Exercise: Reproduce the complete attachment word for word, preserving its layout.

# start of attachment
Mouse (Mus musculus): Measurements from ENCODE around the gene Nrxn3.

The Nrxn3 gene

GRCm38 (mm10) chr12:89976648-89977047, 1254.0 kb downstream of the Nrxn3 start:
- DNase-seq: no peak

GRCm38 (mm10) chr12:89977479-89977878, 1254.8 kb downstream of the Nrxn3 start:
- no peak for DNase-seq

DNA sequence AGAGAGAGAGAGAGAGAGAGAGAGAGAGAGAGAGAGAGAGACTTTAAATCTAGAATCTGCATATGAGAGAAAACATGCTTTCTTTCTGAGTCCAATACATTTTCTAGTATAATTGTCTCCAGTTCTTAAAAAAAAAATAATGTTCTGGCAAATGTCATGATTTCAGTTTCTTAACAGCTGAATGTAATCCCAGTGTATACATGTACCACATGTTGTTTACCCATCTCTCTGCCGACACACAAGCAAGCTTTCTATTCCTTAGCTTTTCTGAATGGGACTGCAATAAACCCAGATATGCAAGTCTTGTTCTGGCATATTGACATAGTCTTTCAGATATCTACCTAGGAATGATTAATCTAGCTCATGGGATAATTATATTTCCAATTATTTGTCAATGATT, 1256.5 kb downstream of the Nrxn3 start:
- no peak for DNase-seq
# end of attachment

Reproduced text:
Mouse (Mus musculus): Measurements from ENCODE around the gene Nrxn3.

The Nrxn3 gene

GRCm38 (mm10) chr12:89976648-89977047, 1254.0 kb downstream of the Nrxn3 start:
- DNase-seq: no peak

GRCm38 (mm10) chr12:89977479-89977878, 1254.8 kb downstream of the Nrxn3 start:
- no peak for DNase-seq

DNA sequence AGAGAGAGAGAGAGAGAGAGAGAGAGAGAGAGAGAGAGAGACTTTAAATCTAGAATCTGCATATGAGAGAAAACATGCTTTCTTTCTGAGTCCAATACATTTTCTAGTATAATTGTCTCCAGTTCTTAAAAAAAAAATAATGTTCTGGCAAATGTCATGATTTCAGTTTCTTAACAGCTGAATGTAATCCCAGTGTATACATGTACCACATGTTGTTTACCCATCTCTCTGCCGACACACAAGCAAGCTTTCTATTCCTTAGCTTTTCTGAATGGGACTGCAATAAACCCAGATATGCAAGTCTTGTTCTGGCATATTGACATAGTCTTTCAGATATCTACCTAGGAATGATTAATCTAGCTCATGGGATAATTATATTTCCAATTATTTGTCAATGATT, 1256.5 kb downstream of the Nrxn3 start:
- no peak for DNase-seq